- Armament and disarmament
- Conflict, peace and security
- Peace and development
This SIPRI Research Policy Paper assesses the priorities of selected European Union (EU) member states regarding climate-related security risks, explores their strategies for pursuing these at EU level and identifies steps for further action. It finds that member states’ level of political commitment to tackling climate-related security risks at the EU level varies. While maintaining the operational efficiency of the military is a red line, concentrating efforts on research, development and peacekeeping is acceptable even to countries that do not prioritize climate insecurity in their policies. Country strategies for pursuing such efforts involve spotlighting climate security during their respective rotating Council presidencies, working closely with the European External Action Service and the European Commission, and collaborating with like-minded member states. The paper recommends additional steps for action, but in order to make effective adjustments to EU processes, climate security will need greater prominence on the EU agenda.
This paper is part of a two-paper set that examines institutional responses to climate-related security risks with one paper focusing on state-level policies and initiatives and the other on strategies to advance EU action in this area. On state-level responses to CRSRs, the other paper in this set, see Bunse, S. et al., Mapping European Union Member States’ Responses to Climate-related Security Risks, SIPRI Research Policy Paper (SIPRI: Stockholm, 2022).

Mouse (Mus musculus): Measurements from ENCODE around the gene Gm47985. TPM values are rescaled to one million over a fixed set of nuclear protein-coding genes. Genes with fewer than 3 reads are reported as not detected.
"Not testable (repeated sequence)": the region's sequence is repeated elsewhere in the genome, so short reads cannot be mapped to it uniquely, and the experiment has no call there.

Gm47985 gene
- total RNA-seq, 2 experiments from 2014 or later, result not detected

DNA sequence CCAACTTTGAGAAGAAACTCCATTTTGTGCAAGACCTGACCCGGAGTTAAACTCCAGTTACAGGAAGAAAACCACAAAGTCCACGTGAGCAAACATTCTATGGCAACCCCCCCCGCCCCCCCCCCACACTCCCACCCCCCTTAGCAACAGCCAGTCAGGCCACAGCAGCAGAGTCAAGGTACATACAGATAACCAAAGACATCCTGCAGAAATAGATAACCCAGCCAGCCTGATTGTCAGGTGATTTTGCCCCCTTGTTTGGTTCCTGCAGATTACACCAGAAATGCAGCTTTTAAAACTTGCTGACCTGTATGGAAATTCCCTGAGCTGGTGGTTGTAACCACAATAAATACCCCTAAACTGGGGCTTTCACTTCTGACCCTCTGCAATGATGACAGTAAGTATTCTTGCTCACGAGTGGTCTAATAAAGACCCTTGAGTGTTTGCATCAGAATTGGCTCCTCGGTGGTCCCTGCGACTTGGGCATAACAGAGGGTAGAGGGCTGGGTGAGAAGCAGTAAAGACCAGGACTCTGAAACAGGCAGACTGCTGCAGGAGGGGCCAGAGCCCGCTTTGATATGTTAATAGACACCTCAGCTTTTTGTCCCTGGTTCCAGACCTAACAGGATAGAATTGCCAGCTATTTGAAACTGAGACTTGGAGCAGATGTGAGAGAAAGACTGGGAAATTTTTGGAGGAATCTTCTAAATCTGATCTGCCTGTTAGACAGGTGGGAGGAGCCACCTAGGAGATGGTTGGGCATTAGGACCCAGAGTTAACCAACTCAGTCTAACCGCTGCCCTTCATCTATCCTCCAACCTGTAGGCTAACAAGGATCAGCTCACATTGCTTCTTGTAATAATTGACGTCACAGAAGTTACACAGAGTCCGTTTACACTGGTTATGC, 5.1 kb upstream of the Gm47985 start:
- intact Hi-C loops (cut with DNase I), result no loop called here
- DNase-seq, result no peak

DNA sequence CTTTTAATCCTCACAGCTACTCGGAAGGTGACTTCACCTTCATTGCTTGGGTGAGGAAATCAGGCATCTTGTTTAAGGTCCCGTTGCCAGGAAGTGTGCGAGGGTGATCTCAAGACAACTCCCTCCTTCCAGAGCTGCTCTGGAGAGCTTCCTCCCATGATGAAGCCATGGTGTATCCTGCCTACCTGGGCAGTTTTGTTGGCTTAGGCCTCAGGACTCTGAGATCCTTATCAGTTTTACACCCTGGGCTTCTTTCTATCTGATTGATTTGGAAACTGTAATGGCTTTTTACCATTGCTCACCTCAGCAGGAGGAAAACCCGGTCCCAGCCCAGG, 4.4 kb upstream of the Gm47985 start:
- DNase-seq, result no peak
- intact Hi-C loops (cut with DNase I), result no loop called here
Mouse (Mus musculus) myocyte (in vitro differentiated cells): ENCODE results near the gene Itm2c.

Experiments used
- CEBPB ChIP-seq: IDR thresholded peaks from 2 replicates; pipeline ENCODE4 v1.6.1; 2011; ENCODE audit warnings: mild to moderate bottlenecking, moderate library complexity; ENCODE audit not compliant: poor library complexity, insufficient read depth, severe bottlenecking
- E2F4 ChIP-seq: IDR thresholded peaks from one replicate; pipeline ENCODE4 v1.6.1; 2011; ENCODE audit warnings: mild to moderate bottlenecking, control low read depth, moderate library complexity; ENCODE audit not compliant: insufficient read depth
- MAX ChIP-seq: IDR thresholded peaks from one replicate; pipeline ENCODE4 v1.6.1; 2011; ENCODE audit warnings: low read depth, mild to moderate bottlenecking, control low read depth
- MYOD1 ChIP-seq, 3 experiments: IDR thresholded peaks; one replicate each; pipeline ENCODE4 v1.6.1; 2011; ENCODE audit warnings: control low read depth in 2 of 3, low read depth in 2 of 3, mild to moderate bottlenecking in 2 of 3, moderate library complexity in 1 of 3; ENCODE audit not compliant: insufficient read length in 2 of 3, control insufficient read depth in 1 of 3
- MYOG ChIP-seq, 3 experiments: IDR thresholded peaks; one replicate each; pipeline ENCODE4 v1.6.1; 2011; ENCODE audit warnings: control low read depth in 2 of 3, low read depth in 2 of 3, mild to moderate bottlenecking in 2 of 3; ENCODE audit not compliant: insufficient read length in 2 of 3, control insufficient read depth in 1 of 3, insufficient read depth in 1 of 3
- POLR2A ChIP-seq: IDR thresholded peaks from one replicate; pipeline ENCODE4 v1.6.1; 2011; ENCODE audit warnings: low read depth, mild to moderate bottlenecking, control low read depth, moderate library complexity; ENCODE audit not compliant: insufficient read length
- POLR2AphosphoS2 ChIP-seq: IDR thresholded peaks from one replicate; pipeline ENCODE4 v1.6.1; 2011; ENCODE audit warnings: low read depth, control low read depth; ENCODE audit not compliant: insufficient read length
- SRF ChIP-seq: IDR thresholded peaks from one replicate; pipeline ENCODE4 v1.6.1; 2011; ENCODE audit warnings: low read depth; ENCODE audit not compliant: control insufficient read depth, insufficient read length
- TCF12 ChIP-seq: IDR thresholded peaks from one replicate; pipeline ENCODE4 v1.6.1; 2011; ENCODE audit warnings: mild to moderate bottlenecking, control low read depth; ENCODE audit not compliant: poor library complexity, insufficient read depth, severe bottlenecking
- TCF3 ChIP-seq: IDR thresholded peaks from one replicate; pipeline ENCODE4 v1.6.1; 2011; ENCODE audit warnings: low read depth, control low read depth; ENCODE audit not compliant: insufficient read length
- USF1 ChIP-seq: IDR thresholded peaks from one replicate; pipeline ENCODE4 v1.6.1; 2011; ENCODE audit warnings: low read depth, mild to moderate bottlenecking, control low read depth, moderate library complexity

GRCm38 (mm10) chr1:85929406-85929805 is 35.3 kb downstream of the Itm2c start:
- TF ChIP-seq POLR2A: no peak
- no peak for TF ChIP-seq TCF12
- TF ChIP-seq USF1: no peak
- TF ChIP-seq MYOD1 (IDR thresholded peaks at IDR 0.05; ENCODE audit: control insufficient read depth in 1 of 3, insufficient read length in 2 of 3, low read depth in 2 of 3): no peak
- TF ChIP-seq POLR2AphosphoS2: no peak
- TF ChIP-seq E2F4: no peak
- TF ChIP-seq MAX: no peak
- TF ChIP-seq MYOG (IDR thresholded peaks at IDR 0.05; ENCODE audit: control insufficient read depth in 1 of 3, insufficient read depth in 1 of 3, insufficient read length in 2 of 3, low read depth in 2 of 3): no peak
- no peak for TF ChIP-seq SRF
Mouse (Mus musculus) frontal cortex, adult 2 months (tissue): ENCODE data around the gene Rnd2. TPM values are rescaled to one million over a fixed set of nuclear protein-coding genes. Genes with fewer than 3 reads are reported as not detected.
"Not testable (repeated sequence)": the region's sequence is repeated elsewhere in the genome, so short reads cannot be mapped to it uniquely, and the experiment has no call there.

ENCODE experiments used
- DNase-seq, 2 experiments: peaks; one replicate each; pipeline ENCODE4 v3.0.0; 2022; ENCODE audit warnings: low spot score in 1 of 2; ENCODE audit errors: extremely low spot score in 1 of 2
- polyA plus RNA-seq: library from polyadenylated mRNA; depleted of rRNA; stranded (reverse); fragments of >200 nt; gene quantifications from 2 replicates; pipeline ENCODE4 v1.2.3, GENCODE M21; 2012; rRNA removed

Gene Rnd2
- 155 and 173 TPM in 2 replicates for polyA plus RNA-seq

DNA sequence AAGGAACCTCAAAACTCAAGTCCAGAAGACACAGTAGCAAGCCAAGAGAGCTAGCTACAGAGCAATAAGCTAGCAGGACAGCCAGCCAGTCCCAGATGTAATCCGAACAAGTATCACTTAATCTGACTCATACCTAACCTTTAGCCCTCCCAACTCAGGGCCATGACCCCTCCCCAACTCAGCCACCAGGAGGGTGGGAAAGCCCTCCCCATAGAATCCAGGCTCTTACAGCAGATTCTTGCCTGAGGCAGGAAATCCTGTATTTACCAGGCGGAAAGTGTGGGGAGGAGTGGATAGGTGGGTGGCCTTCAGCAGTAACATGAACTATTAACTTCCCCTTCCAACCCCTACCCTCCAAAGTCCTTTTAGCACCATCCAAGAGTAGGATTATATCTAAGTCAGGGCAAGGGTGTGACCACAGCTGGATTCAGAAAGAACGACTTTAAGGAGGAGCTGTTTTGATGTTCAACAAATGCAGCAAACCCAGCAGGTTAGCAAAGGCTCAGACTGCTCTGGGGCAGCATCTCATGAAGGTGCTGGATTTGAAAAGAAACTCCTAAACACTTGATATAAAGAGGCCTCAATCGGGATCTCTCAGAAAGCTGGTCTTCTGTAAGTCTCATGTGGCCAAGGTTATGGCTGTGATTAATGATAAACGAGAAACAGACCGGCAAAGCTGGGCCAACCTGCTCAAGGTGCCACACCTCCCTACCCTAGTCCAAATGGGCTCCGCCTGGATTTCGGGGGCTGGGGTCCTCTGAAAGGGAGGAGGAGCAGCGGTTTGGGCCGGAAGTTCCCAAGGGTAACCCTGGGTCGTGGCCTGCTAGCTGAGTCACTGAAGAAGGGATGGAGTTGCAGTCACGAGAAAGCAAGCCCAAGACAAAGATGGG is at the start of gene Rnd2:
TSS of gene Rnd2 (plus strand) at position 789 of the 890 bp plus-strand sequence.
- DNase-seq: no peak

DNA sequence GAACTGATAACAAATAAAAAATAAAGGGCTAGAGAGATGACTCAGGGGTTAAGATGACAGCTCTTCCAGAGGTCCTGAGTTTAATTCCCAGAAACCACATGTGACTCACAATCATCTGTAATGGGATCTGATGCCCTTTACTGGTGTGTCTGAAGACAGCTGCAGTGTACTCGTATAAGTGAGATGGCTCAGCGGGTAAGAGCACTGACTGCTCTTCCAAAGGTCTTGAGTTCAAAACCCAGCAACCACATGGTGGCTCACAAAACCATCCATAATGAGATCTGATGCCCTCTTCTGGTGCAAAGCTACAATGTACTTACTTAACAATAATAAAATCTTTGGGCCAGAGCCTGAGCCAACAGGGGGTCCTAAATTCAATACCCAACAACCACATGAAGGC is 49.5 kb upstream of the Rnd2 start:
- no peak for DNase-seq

A separate annex contains the draft case studies that were written up as background research for these two papers. This annex has been provided to give additional information and practical examples from different country contexts; it includes Belgium, France, Germany and Ireland. However, as unedited research material, this annex is not considered part of the formal SIPRI publication.
II. Climate security decision making in the European Union
III. Member state priorities and strategies on climate security in the European Union
IV. Towards further collaborative action on climate-related security risks
Appendix A. Analytical framework and methodological considerations
Appendix B. Similarities and differences between selected European Union member states across various dimensions